One of my favorite parts of working in healthcare design is speaking to patients and family advisory teams about how a new project can improve their experience within a healthcare system.

They let us into their lives by sharing their joys and struggles, what’s important to them, what has made a difference, and what they hope they never have to do again. Every time I leave, I think, “We must get this right, we have to make it better.”

Many of their requests seem so simple yet almost every organization I’ve worked with hears much of the same feedback. The design industry attempts to find solutions that address these concerns by providing more intuitive wayfinding, more space for families in the care areas, more access to daylight and views, standardized rooms and processes, supplies at point of care, and so on. With each project we learn something new and make progress.

Yet, there’s still so much more we can do, which is why whenever I hear about the tech industry making strides forward into healthcare, I get so excited about how much closer we’re getting to personalized medicine and truly transforming our healthcare experiences. From the research side, I can’t wait to see how the care model changes. But specifically, within the built environment, there’s so much opportunity for developing a personalized experience to allow patients and families some control over the process and give staff and caregivers time back in their day to spend with them.

Let’s start with a person’s arrival on campus. If a driver can pick me up from virtually any location, it’s not a leap to think that a concierge could be alerted when I’ve arrived on campus, greet me by name as I enter the front door and walk me to my appointment. This experience could remove the anxiety of not knowing how to navigate a large complex campus and reduce late appointments due to patients getting lost as well as make patients feel cared for before they’ve even seen their provider.

Having the patient arrive on time and less stressed could also mean more meaningful time with the provider. The staff would also be able to run the clinic on time and not feel like they had to rush from one patient to the next.

Taking technology and personalization a step further, if I can change the temperature of my house from my phone and my car knows the position of the seat I like compared to my spouse’s preferences, why couldn’t I connect to a system in the hospital that dimmed the lights in the exam room to my liking, played my favorite music, and set my preferred temperature so I wouldn’t have to ask for a heated blanket as soon as I entered the room?

Could sensors be installed on the windows and HVAC system to allow for operable windows in patient care areas, while still meeting infection control concerns? Imagine the impact a soft breeze and the sound of a bird singing would have on a patient and their care team.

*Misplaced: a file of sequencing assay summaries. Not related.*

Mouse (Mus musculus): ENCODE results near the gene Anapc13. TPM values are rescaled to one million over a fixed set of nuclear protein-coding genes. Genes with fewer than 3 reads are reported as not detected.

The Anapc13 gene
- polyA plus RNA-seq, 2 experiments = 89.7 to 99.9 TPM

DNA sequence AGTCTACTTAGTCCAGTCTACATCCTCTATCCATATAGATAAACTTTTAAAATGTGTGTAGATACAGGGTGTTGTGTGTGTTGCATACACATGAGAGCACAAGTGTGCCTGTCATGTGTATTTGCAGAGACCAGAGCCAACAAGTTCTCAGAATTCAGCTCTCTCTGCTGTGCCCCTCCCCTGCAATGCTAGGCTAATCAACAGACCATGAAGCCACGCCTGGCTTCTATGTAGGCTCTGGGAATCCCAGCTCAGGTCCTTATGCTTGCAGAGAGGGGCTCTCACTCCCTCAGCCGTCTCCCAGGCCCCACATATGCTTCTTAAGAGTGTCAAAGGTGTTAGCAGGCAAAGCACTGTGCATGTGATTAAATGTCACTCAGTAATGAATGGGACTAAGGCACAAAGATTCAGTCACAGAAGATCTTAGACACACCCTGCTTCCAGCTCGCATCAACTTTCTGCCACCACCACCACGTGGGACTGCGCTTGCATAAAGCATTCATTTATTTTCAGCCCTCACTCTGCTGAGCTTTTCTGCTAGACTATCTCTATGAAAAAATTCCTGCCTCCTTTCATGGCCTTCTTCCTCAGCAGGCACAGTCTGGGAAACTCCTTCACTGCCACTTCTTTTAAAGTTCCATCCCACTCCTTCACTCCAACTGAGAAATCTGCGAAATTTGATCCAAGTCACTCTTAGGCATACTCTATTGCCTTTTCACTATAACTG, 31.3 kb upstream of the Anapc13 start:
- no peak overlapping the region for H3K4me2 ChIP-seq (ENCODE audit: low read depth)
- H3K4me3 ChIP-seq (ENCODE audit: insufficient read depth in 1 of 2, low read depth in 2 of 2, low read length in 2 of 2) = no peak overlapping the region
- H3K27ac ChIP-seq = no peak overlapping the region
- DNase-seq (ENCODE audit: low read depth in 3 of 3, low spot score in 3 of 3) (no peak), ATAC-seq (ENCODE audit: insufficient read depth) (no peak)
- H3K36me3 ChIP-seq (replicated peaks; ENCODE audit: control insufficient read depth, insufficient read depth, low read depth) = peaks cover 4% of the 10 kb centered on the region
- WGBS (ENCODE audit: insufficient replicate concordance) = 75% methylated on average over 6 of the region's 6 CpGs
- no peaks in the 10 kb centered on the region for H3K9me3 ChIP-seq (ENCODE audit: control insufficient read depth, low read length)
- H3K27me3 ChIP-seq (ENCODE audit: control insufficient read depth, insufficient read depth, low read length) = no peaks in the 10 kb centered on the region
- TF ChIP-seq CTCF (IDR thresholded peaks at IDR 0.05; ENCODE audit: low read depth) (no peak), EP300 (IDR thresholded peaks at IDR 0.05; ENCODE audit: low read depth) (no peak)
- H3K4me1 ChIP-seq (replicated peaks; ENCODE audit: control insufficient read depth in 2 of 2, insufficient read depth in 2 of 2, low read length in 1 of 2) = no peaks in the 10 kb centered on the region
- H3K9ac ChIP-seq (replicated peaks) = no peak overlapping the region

On the flip side, what if we could stop the sounds of beeping monitors and overhead pages? These sounds in the hospital are harsh, unnatural, and instill such trauma for families and patients. There should be a way to silence those alerts and still allow the staff to know where they need to be when the IV bag is running low or code is being called. For instance, can we push those alerts straight to a person’s ear bud, phone, or tablet or to a staff member in charge of monitoring all of it from a control point inside the unit?

Finally, could the same tracking technology that allows my phone to know where I am and how long it will take me to get home from work be used in a hospital to help families understand when to expect clinicians rounding or, better yet, alert them via text messaging that the rounding team is on the floor? This would allow families to feel like they could go get a coffee or breakfast in the morning and not worry that they’ll miss their opportunity to ask questions and hear how their loved one is progressing.

I think it’s important that as design professionals we help guide the tech industry to what is truly going to impact the patient, family, and staff experience. Technology can be more than a positive distraction, digital wayfinding, or a virtual world in which people can escape.

I’d love to see designers focus on creating technology solutions that allow for more personal interactions and connections back to the natural world. It’s exciting to think about the role technology could someday play in improving how we create environments that are better for those who need care, provide care, and support it.

Kari Thorsen NCIDQ, LEED AP, Green Belt Lean Certification for Facilities Design, is a principal at ZGF Architects LLP (Seattle). She can be reached at